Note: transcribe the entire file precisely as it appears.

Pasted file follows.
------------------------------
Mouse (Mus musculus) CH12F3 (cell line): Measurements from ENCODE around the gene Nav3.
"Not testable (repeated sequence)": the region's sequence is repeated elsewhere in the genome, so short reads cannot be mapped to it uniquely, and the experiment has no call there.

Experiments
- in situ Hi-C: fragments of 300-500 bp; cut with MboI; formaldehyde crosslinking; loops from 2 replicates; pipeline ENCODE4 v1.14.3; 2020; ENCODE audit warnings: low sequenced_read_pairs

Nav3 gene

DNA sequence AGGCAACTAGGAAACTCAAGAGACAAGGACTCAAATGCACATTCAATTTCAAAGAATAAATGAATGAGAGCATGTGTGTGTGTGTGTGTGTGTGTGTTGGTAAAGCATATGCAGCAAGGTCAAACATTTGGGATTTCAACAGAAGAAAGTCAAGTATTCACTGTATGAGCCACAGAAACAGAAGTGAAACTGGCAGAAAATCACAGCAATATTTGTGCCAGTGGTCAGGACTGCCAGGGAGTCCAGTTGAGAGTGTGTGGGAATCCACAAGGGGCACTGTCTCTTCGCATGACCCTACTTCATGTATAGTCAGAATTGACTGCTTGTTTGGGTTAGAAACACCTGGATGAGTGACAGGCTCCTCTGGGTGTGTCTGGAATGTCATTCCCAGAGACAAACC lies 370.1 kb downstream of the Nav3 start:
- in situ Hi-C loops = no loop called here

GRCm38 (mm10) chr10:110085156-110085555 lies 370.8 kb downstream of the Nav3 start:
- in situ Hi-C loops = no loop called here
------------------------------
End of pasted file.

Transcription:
Mouse (Mus musculus) CH12F3 (cell line): Measurements from ENCODE around the gene Nav3.
"Not testable (repeated sequence)": the region's sequence is repeated elsewhere in the genome, so short reads cannot be mapped to it uniquely, and the experiment has no call there.

Experiments
- in situ Hi-C: fragments of 300-500 bp; cut with MboI; formaldehyde crosslinking; loops from 2 replicates; pipeline ENCODE4 v1.14.3; 2020; ENCODE audit warnings: low sequenced_read_pairs

Nav3 gene

DNA sequence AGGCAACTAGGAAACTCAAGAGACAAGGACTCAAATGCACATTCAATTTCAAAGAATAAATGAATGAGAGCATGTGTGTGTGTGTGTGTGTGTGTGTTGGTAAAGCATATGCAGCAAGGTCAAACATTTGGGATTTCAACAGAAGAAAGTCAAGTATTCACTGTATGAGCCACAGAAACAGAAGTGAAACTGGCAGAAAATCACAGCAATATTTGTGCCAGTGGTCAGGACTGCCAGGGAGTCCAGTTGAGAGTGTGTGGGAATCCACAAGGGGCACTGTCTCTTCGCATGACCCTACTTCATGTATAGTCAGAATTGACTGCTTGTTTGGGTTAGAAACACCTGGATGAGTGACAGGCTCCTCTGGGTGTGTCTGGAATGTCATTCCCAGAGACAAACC lies 370.1 kb downstream of the Nav3 start:
- in situ Hi-C loops = no loop called here

GRCm38 (mm10) chr10:110085156-110085555 lies 370.8 kb downstream of the Nav3 start:
- in situ Hi-C loops = no loop called here